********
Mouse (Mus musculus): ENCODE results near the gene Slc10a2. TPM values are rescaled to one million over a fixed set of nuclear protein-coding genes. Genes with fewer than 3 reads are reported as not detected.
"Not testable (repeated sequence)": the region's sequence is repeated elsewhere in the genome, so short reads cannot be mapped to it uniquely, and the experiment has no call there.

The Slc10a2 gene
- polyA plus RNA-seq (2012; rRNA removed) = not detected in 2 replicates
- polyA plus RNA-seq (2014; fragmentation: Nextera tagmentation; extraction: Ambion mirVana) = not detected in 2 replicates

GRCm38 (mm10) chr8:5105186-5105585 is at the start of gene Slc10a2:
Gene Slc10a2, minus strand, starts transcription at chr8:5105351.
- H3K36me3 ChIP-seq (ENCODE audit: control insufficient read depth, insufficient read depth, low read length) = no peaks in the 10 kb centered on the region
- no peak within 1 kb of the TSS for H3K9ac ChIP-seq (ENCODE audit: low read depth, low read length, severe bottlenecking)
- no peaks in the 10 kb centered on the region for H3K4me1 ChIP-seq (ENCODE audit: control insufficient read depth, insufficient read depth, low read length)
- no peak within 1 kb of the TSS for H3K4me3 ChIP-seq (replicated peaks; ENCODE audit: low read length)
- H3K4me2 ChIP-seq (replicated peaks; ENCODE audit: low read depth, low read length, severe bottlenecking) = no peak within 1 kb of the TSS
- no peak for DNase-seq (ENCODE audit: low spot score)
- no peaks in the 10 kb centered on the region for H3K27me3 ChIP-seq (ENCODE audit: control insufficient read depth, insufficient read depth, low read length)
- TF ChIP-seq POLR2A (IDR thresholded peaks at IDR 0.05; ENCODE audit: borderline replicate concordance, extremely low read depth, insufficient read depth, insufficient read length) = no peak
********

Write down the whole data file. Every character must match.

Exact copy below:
Mouse (Mus musculus): ENCODE results near the gene Slc10a2. TPM values are rescaled to one million over a fixed set of nuclear protein-coding genes. Genes with fewer than 3 reads are reported as not detected.
"Not testable (repeated sequence)": the region's sequence is repeated elsewhere in the genome, so short reads cannot be mapped to it uniquely, and the experiment has no call there.

The Slc10a2 gene
- polyA plus RNA-seq (2012; rRNA removed) = not detected in 2 replicates
- polyA plus RNA-seq (2014; fragmentation: Nextera tagmentation; extraction: Ambion mirVana) = not detected in 2 replicates

GRCm38 (mm10) chr8:5105186-5105585 is at the start of gene Slc10a2:
Gene Slc10a2, minus strand, starts transcription at chr8:5105351.
- H3K36me3 ChIP-seq (ENCODE audit: control insufficient read depth, insufficient read depth, low read length) = no peaks in the 10 kb centered on the region
- no peak within 1 kb of the TSS for H3K9ac ChIP-seq (ENCODE audit: low read depth, low read length, severe bottlenecking)
- no peaks in the 10 kb centered on the region for H3K4me1 ChIP-seq (ENCODE audit: control insufficient read depth, insufficient read depth, low read length)
- no peak within 1 kb of the TSS for H3K4me3 ChIP-seq (replicated peaks; ENCODE audit: low read length)
- H3K4me2 ChIP-seq (replicated peaks; ENCODE audit: low read depth, low read length, severe bottlenecking) = no peak within 1 kb of the TSS
- no peak for DNase-seq (ENCODE audit: low spot score)
- no peaks in the 10 kb centered on the region for H3K27me3 ChIP-seq (ENCODE audit: control insufficient read depth, insufficient read depth, low read length)
- TF ChIP-seq POLR2A (IDR thresholded peaks at IDR 0.05; ENCODE audit: borderline replicate concordance, extremely low read depth, insufficient read depth, insufficient read length) = no peak